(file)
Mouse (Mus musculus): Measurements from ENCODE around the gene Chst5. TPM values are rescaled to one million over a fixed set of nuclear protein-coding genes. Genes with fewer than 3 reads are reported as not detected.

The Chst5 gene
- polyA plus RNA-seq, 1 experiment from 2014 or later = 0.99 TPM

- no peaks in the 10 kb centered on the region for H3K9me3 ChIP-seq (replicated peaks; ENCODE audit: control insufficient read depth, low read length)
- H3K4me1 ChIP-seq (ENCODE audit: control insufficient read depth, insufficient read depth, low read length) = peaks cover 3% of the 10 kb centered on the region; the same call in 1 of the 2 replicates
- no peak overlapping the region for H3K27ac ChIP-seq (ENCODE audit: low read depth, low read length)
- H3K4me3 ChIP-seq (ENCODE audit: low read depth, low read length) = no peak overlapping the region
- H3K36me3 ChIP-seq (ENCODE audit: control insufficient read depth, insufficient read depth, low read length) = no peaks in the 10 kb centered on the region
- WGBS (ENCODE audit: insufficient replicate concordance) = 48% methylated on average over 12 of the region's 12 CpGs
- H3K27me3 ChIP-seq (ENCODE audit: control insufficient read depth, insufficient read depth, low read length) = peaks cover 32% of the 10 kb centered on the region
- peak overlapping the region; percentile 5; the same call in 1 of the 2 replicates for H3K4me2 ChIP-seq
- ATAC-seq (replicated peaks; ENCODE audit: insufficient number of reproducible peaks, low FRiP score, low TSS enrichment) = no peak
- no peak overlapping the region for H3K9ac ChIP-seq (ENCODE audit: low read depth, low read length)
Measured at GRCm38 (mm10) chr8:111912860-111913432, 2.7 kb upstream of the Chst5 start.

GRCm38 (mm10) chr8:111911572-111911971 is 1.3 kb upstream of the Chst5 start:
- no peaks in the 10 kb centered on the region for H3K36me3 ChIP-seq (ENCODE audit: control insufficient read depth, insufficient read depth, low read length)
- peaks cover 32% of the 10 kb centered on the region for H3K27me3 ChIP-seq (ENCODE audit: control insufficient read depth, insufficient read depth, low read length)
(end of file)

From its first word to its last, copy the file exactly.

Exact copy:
Mouse (Mus musculus): Measurements from ENCODE around the gene Chst5. TPM values are rescaled to one million over a fixed set of nuclear protein-coding genes. Genes with fewer than 3 reads are reported as not detected.

The Chst5 gene
- polyA plus RNA-seq, 1 experiment from 2014 or later = 0.99 TPM

- no peaks in the 10 kb centered on the region for H3K9me3 ChIP-seq (replicated peaks; ENCODE audit: control insufficient read depth, low read length)
- H3K4me1 ChIP-seq (ENCODE audit: control insufficient read depth, insufficient read depth, low read length) = peaks cover 3% of the 10 kb centered on the region; the same call in 1 of the 2 replicates
- no peak overlapping the region for H3K27ac ChIP-seq (ENCODE audit: low read depth, low read length)
- H3K4me3 ChIP-seq (ENCODE audit: low read depth, low read length) = no peak overlapping the region
- H3K36me3 ChIP-seq (ENCODE audit: control insufficient read depth, insufficient read depth, low read length) = no peaks in the 10 kb centered on the region
- WGBS (ENCODE audit: insufficient replicate concordance) = 48% methylated on average over 12 of the region's 12 CpGs
- H3K27me3 ChIP-seq (ENCODE audit: control insufficient read depth, insufficient read depth, low read length) = peaks cover 32% of the 10 kb centered on the region
- peak overlapping the region; percentile 5; the same call in 1 of the 2 replicates for H3K4me2 ChIP-seq
- ATAC-seq (replicated peaks; ENCODE audit: insufficient number of reproducible peaks, low FRiP score, low TSS enrichment) = no peak
- no peak overlapping the region for H3K9ac ChIP-seq (ENCODE audit: low read depth, low read length)
Measured at GRCm38 (mm10) chr8:111912860-111913432, 2.7 kb upstream of the Chst5 start.

GRCm38 (mm10) chr8:111911572-111911971 is 1.3 kb upstream of the Chst5 start:
- no peaks in the 10 kb centered on the region for H3K36me3 ChIP-seq (ENCODE audit: control insufficient read depth, insufficient read depth, low read length)
- peaks cover 32% of the 10 kb centered on the region for H3K27me3 ChIP-seq (ENCODE audit: control insufficient read depth, insufficient read depth, low read length)